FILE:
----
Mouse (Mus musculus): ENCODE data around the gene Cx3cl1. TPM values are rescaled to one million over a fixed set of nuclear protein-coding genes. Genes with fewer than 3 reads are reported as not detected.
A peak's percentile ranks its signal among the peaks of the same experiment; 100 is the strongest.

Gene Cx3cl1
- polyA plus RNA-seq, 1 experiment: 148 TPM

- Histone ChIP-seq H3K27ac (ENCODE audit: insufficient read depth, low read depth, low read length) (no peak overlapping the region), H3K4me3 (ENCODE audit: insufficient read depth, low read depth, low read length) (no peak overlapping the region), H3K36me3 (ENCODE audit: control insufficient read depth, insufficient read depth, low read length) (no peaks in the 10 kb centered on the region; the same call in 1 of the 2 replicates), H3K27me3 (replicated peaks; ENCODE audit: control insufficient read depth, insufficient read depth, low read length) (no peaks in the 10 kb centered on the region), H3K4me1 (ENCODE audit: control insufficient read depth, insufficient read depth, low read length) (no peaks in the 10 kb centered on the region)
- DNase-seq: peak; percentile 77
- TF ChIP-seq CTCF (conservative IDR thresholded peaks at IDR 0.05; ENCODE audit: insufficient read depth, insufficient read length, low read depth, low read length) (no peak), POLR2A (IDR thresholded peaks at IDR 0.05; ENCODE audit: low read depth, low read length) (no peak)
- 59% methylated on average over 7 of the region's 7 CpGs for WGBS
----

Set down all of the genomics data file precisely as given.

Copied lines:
Mouse (Mus musculus): ENCODE data around the gene Cx3cl1. TPM values are rescaled to one million over a fixed set of nuclear protein-coding genes. Genes with fewer than 3 reads are reported as not detected.
A peak's percentile ranks its signal among the peaks of the same experiment; 100 is the strongest.

Gene Cx3cl1
- polyA plus RNA-seq, 1 experiment: 148 TPM

- Histone ChIP-seq H3K27ac (ENCODE audit: insufficient read depth, low read depth, low read length) (no peak overlapping the region), H3K4me3 (ENCODE audit: insufficient read depth, low read depth, low read length) (no peak overlapping the region), H3K36me3 (ENCODE audit: control insufficient read depth, insufficient read depth, low read length) (no peaks in the 10 kb centered on the region; the same call in 1 of the 2 replicates), H3K27me3 (replicated peaks; ENCODE audit: control insufficient read depth, insufficient read depth, low read length) (no peaks in the 10 kb centered on the region), H3K4me1 (ENCODE audit: control insufficient read depth, insufficient read depth, low read length) (no peaks in the 10 kb centered on the region)
- DNase-seq: peak; percentile 77
- TF ChIP-seq CTCF (conservative IDR thresholded peaks at IDR 0.05; ENCODE audit: insufficient read depth, insufficient read length, low read depth, low read length) (no peak), POLR2A (IDR thresholded peaks at IDR 0.05; ENCODE audit: low read depth, low read length) (no peak)
- 59% methylated on average over 7 of the region's 7 CpGs for WGBS